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How To: Play Pokémon on Hard Mode (Self-imposed Challenges)

I intend to play Pokémon Black and White this way, the goal is doing everything with 1 all-powerful starter!

I intend to play Pokémon Black and White this way, the goal is doing everything with 1 all-powerful starter!

Many fans of the pokémon video games have tried to self-impose challenges because, although the games are fun, if you've played 1 pokémon game you've played them all, and because they're made for children to play they aren't challenging enough for adults. I designed this list mostly for myself because I want to try this newest (Black and White) generation of Pokémon games in a different way than I've approached the others. In the other games, my strategy was the obvious one for most people; build up 6 pokémon that are all different types and raise them to be strong but no one can be stronger than any other (I would switch my first pokémon every time it gained a level so all of my pokémon would level up evenly). I think it would be more challenging, however, if I simply tried to have 1 all-powerful starter and no other strong ones. Although I'm doing this for Black and White versions, it will work on any of the main Pokémon games. So here's my challenge rules I made:

1. You must only keep on your team your starting pokémon plus however many pokémon you need to use for HMs. In battle, your starter is always first.

2. The pokémon you choose to use for HMs must be the lowest level pokémon you could find that can still use the particular moves you need it to. You never try to level up any of these.

3. You aren't allowed to trade pokémon; either with npc's or with other people or with yourself, unless the plot of the game requires it. If you are required to trade for a pokémon in the game, or receive a pokémon as a gift, the received pokémon should go immediately into storage.

4. You fight and knock out the legendary pokémon. You do not save your game before encountering them.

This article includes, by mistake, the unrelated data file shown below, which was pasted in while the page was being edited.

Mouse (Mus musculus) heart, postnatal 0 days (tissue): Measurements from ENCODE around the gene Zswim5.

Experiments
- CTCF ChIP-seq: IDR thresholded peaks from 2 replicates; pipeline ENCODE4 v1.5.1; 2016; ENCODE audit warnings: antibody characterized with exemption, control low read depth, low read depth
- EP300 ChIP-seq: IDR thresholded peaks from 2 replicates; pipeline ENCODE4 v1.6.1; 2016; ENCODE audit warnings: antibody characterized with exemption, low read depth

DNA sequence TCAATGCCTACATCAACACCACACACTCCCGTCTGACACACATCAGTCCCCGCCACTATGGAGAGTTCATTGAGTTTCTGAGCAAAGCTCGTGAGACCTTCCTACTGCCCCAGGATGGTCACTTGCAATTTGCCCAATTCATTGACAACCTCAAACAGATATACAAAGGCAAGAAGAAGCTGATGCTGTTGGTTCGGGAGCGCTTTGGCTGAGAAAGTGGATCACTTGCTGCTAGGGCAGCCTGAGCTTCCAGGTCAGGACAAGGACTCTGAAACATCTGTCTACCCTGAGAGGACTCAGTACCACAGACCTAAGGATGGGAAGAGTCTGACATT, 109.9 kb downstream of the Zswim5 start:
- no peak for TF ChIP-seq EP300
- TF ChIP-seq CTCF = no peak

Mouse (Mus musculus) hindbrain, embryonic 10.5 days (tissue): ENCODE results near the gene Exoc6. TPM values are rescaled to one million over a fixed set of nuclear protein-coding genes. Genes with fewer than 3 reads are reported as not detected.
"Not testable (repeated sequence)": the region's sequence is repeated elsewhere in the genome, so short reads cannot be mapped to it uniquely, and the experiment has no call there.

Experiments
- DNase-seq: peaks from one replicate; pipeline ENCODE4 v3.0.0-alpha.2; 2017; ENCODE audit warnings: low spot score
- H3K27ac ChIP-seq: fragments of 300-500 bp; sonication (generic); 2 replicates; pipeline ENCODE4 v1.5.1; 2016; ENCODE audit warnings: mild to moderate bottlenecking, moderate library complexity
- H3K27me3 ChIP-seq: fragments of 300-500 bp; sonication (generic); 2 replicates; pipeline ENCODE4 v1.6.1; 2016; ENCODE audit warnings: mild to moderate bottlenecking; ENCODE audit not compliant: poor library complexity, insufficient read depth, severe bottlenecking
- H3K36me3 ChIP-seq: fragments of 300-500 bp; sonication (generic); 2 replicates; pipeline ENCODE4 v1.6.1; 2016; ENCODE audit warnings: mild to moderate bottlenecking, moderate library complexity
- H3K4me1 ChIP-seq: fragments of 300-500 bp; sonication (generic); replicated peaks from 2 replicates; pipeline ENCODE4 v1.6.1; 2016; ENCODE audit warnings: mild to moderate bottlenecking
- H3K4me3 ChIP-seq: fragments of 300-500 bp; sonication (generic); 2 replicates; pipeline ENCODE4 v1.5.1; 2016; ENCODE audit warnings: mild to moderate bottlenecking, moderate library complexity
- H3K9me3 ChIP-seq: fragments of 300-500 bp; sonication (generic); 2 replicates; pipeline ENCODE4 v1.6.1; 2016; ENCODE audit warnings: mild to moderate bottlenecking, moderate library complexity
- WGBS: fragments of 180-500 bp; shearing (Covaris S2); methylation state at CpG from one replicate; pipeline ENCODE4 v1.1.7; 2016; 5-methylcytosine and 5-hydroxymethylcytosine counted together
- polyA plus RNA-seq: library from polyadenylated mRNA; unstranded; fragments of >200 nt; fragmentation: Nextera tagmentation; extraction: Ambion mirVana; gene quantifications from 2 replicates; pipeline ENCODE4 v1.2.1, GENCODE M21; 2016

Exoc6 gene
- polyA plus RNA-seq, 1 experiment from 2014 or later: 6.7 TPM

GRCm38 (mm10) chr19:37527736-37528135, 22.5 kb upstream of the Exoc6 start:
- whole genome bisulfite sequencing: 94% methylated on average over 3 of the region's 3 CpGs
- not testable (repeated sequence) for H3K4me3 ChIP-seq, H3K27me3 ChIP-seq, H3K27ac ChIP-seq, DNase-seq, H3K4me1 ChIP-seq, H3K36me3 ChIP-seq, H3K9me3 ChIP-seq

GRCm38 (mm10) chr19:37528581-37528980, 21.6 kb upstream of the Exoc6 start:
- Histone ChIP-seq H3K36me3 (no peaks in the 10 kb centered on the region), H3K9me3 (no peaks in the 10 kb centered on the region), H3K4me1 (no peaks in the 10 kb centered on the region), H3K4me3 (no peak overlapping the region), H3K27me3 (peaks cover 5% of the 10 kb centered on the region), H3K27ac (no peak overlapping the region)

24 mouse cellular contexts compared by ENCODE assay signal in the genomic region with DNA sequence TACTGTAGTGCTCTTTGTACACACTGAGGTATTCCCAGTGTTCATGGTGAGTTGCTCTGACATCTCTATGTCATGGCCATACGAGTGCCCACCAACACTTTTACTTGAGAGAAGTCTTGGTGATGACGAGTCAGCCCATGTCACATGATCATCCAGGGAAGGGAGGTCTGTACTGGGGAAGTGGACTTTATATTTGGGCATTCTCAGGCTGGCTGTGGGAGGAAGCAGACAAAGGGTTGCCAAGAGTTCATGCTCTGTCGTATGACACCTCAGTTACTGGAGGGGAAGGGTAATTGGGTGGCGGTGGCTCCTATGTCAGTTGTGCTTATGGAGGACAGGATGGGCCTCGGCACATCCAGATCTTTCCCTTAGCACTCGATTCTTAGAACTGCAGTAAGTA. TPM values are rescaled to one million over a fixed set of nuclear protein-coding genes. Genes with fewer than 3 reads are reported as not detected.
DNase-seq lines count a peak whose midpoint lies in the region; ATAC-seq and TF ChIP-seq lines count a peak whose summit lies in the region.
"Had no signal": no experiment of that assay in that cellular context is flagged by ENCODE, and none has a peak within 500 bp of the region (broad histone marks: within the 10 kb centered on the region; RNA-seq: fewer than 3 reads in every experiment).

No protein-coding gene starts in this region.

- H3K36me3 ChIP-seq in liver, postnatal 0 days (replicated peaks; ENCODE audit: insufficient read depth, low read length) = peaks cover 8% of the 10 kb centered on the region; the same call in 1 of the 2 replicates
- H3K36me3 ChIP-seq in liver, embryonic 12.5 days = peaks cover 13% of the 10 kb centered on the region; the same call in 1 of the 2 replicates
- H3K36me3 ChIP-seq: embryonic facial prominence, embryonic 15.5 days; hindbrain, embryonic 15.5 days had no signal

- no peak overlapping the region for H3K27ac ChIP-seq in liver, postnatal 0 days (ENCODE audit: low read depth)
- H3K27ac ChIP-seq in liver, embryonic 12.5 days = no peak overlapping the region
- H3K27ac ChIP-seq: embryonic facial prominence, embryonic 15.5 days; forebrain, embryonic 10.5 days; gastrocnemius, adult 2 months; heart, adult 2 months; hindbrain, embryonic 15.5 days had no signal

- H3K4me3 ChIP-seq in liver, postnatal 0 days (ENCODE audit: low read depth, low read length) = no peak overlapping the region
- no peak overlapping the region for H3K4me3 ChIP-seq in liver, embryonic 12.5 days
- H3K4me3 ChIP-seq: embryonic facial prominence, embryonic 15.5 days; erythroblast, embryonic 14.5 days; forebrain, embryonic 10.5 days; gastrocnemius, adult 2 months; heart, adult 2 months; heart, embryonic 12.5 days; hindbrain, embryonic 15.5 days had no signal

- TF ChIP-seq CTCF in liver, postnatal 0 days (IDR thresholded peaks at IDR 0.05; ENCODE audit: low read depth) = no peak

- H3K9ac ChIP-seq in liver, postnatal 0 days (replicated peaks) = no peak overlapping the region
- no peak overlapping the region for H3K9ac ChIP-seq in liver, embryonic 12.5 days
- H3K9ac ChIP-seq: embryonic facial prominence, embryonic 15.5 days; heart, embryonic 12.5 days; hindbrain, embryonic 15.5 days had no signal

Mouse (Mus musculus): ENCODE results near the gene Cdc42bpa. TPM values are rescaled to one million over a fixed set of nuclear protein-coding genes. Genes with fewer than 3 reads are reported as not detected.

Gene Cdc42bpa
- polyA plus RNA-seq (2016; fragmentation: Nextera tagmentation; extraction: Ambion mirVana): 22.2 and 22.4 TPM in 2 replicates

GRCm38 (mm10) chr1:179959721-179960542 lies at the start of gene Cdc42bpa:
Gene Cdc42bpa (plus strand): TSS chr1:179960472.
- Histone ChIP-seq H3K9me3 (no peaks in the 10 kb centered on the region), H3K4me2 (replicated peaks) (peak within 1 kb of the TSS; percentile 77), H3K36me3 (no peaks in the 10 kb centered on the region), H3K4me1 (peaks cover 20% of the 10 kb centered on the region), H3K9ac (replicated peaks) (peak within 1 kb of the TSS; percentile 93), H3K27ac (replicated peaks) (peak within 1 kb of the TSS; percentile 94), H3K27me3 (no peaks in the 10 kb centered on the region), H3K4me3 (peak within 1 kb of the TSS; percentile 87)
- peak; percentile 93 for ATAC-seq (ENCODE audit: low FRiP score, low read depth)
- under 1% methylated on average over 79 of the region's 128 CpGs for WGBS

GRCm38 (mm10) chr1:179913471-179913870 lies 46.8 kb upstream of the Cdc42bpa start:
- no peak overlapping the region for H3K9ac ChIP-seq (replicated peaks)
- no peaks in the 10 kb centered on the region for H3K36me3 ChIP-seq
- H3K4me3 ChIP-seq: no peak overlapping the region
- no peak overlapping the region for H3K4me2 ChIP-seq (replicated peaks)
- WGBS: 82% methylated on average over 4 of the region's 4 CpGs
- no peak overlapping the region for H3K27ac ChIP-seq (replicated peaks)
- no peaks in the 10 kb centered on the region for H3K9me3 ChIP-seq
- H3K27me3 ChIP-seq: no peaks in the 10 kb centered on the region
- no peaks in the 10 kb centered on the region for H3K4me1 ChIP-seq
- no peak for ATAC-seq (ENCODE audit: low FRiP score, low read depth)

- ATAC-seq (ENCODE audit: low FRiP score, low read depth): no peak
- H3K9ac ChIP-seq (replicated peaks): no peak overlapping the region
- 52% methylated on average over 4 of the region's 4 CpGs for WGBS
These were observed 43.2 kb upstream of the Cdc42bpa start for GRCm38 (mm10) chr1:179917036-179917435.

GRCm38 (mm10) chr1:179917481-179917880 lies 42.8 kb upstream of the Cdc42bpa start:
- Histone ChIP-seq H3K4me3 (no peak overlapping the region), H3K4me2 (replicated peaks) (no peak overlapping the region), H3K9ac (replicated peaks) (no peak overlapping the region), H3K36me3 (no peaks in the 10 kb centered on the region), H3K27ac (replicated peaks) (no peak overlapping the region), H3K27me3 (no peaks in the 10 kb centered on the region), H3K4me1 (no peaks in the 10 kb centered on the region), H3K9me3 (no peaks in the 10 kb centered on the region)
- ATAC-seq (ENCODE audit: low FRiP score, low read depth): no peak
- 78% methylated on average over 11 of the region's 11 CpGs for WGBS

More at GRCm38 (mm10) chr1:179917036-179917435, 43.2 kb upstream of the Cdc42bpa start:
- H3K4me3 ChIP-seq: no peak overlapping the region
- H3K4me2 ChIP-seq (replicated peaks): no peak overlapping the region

5. When you go to a town with a gym leader you need to fight, after you've done everything you need to do to get to the gym leader, you may not fight the gym leader or anyone in that gym until your starter's level is 5 levels higher than the highest level gym leader's pokémon. (I believe you can find this out in strategy guides or on Bulbapedia)

6. If your starter is weak against the type the Gym Leader uses, your pokémon must be 10 levels higher than their highest pokémon.

7. You cannot use any healing items during battle. You cannot use Antidote or any item to heal a Poisoned or Burned pokémon; it either makes it to the pokémon center or doesn't. You cannot heal status during battle.

8. When you come to a new Route, you have to first catch all pokémon species that are common there, and they are put into storage if they're not needed for HMs. This includes any you might get by surfing, diving, or fishing (Again, check guides and/or Bulbapedia)

9. If you encounter a double battle, you choose your starter and the weakest of your HM pokémon. (The goal is that the other pokémon will faint and not steal half of your starter's hard-earned XP.)

10. If you lose a trainer battle (which will happen more frequently due to these rules), you must fight wild pokémon until your starter pokémon gains 3 more levels, before challenging the trainer you lost to again.

11. You cannot use Rare Candy.